Raw material Agave

Though the strange looking agaves don't seem at all suitable for human consumption its uses are wide-ranging. The roasted plants have been eaten since the beginning as sweets and the young floral sprout is a specialty of local cuisine, for each plant produces only a single one.

Of the 288 specified kinds of agaves from the family of Agavaceaes 274 are native to South Mexico. To distill Mezcal approximately 30 cultivated as well as wild species are used, which range in growth from 8 to 15 or more years. Agave angustifolia (Espadín) is most typically used and is also the genetic ancestor of Agave tequilana Weber (Azúl). Espadín grows relatively large and yields a high grade of convertible sugars. They also reproduce faster than other species.


The most interesting Mezcales are made from wild agaves, where –similar to wine- the terroir has an important impact. Natural surroundings, location, altitude, soils and many more factors leave their trace in the product. The most popular wild agave for Mezcal is Agave potatorum, called “Tobalá”. This plant grows in forests in remote places in the mountains of Oaxaca, making the job of harvesting it very intricate.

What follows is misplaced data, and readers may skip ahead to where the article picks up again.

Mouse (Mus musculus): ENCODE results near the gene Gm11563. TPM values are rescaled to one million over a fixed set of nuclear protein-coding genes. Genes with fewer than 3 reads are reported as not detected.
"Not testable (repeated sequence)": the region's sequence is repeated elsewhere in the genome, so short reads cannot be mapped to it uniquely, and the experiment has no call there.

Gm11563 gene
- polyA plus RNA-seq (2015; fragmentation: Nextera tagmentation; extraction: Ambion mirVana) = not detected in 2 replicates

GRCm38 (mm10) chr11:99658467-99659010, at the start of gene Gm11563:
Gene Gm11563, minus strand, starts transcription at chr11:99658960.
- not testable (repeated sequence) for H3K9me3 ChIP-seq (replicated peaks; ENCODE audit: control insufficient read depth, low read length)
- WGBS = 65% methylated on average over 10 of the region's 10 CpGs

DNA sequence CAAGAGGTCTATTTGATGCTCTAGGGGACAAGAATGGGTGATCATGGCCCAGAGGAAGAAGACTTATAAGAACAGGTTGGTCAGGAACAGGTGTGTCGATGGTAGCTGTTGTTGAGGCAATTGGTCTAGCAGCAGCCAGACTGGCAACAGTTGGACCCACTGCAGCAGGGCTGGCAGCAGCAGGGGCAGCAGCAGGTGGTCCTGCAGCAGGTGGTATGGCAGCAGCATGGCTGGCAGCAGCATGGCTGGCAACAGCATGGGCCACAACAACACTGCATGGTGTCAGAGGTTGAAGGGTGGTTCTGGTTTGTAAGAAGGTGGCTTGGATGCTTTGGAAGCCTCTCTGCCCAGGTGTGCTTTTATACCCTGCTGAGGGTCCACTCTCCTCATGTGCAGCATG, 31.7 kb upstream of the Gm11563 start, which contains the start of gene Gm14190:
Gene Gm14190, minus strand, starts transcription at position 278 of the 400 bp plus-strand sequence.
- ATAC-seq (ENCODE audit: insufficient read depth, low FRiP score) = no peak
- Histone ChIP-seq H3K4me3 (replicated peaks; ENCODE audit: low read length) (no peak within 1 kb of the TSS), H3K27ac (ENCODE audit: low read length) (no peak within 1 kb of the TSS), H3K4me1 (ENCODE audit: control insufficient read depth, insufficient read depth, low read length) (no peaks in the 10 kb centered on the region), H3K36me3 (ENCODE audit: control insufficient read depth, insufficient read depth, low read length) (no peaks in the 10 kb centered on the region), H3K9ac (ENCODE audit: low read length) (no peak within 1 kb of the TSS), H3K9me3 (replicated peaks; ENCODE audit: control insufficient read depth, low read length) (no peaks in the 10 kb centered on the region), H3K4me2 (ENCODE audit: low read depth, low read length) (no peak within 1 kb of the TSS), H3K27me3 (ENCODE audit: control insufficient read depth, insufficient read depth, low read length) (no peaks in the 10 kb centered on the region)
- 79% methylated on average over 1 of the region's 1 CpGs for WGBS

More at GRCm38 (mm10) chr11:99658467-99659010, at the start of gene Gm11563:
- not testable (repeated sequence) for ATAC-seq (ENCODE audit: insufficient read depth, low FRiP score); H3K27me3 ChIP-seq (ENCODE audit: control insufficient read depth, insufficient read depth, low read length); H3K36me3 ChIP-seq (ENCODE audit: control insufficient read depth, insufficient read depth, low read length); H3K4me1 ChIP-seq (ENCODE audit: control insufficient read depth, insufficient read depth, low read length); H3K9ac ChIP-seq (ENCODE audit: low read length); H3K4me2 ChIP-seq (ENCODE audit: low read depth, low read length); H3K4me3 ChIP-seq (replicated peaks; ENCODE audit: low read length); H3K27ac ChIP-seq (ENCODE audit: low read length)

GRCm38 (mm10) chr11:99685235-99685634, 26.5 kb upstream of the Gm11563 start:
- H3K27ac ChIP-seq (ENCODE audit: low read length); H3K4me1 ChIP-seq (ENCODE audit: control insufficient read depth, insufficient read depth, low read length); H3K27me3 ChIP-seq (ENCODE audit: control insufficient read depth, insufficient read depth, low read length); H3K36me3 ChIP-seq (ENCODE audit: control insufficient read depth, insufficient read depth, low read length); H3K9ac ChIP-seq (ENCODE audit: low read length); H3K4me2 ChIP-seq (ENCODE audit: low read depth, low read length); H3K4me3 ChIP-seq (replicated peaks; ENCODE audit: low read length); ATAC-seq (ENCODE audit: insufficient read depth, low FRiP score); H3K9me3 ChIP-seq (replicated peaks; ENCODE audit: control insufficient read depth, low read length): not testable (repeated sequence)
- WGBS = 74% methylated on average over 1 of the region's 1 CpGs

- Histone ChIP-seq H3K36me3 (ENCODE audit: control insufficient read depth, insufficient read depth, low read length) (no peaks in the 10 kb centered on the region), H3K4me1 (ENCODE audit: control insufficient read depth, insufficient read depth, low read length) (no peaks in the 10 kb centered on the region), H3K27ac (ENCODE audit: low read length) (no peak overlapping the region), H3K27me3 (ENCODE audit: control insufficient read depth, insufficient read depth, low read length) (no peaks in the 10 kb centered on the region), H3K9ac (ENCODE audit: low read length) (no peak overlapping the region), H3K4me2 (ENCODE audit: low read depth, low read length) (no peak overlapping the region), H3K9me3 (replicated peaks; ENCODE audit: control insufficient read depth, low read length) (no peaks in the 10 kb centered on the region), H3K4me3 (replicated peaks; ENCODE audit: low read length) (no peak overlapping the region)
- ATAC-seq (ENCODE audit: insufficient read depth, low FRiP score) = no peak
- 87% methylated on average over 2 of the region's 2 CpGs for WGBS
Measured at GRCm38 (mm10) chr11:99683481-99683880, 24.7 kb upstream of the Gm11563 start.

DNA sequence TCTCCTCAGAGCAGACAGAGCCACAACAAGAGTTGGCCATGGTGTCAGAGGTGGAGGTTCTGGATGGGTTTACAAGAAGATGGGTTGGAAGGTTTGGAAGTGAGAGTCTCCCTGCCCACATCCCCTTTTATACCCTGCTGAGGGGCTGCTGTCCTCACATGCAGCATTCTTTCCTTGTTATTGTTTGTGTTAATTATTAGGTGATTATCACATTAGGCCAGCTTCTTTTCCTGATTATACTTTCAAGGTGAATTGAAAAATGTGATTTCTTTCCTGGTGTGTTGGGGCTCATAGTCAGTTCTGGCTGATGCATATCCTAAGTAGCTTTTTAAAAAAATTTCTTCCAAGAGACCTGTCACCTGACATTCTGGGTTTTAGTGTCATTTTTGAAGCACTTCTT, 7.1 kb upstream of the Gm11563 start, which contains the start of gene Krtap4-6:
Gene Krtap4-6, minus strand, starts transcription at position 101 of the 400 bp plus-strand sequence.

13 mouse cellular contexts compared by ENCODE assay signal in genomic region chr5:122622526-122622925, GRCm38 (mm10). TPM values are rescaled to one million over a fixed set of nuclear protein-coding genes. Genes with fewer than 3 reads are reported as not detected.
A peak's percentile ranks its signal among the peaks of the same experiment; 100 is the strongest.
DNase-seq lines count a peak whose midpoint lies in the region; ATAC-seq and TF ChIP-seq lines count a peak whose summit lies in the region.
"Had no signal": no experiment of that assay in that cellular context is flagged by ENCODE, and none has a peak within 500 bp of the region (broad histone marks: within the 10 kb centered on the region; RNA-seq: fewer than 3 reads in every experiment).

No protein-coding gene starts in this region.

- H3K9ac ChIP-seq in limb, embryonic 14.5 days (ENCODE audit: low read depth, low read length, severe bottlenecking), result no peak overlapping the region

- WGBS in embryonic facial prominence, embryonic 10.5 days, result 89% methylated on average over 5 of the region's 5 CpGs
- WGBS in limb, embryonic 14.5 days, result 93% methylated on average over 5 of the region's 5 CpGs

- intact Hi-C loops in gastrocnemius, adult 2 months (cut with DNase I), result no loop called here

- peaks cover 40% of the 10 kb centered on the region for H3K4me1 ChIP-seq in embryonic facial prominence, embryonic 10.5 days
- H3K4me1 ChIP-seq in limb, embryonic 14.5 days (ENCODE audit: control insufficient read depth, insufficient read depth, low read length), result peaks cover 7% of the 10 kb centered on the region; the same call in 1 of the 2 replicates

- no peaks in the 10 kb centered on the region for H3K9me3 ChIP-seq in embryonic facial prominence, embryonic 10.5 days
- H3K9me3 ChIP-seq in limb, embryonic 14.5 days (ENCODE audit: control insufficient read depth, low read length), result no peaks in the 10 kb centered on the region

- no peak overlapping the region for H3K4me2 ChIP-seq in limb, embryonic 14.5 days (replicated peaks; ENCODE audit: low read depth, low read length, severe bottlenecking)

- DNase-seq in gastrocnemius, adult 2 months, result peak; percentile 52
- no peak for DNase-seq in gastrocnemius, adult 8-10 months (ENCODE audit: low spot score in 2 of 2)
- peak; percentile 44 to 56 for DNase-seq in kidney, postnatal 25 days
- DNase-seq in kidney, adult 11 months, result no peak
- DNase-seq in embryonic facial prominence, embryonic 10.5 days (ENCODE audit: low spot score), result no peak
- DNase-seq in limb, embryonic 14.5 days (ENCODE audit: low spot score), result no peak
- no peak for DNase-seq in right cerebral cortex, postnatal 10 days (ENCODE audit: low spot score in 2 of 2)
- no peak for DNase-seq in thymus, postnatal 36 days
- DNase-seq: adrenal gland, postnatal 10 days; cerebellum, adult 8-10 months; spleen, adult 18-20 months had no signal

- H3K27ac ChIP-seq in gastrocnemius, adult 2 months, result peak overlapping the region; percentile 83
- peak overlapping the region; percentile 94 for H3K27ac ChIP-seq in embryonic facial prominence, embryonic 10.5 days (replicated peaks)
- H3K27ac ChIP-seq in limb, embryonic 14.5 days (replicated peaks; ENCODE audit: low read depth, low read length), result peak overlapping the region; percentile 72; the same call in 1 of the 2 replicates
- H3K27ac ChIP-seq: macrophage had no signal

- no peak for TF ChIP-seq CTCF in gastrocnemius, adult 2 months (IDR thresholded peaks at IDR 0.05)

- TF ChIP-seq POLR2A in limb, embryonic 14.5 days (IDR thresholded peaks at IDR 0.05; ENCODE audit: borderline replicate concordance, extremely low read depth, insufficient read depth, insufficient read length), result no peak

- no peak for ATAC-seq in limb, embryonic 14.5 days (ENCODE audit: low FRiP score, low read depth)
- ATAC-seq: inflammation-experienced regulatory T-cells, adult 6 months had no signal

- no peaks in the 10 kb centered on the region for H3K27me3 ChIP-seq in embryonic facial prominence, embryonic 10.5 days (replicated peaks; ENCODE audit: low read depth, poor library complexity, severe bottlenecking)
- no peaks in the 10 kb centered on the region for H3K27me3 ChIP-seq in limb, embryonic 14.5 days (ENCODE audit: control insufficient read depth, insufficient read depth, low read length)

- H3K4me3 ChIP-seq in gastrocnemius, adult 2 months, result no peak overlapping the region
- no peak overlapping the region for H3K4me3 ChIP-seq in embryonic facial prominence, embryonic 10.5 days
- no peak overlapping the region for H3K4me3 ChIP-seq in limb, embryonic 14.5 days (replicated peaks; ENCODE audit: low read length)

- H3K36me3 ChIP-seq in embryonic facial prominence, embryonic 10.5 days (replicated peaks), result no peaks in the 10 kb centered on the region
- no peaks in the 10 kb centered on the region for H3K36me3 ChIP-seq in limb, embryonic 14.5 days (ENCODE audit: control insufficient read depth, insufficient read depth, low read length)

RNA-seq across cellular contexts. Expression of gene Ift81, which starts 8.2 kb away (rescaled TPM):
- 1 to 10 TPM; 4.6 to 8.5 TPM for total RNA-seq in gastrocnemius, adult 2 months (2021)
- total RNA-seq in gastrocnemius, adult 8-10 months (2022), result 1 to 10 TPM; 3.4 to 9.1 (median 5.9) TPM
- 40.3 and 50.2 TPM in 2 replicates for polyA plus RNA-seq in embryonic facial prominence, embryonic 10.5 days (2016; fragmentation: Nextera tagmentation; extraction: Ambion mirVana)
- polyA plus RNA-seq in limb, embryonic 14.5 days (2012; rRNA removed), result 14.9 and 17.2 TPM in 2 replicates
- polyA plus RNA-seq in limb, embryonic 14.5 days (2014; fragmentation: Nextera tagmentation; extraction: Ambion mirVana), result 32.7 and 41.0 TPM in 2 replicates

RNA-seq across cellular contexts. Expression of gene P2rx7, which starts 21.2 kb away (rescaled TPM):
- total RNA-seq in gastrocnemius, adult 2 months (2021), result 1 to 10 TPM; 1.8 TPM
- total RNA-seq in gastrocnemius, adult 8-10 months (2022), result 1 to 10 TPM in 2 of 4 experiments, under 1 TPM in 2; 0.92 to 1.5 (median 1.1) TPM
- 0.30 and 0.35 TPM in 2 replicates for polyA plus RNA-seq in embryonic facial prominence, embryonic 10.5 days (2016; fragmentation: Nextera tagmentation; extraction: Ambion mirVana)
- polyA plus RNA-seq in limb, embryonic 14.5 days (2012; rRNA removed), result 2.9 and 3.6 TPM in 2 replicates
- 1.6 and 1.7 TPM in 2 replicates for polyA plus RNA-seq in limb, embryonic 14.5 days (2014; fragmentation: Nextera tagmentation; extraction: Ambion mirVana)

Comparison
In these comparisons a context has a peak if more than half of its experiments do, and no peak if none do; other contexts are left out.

Ending its vegetative phase (estar a sazón) the plant starts to grow a stem (quiote, varejón, escapo floral) out of its middle, later bearing the flowers. The young shoot gets cut, making the middle of the plant (the heart or corazón) swell with juices. After several months the heart of the agave is harvested by cutting of the leaves (rasurar) and chopping it off the ground. The plant now resembles a pine cone or pineapple or what is called a piña. An exception is A. karwinskii, a yucca-like plant with a wood-like trunk.


During its vegetative phase the agave already grows rhizomes (hijuelos, mecuates). When mature it produces a single flower and then dies if not harvested first. The flowers are pollinated by insects, birds (colibris) and bats, but when this does not happen agaves are also able to grow young plants (bulbilos, apomixis) out of the flowers themselves. In cultivation this is often provoked by cutting off the blossom.

Mezcal is a part of the holistic use of raw materials by local farmers who convert the cut stems into food, the leaves into rope and the fibers left over by the fermentation into reinforcement for mud bricks. Mezcal production follows the rhythm of agricultural activity, so few palenques are in use all year long. Sowing has to be done during rainy season, for example.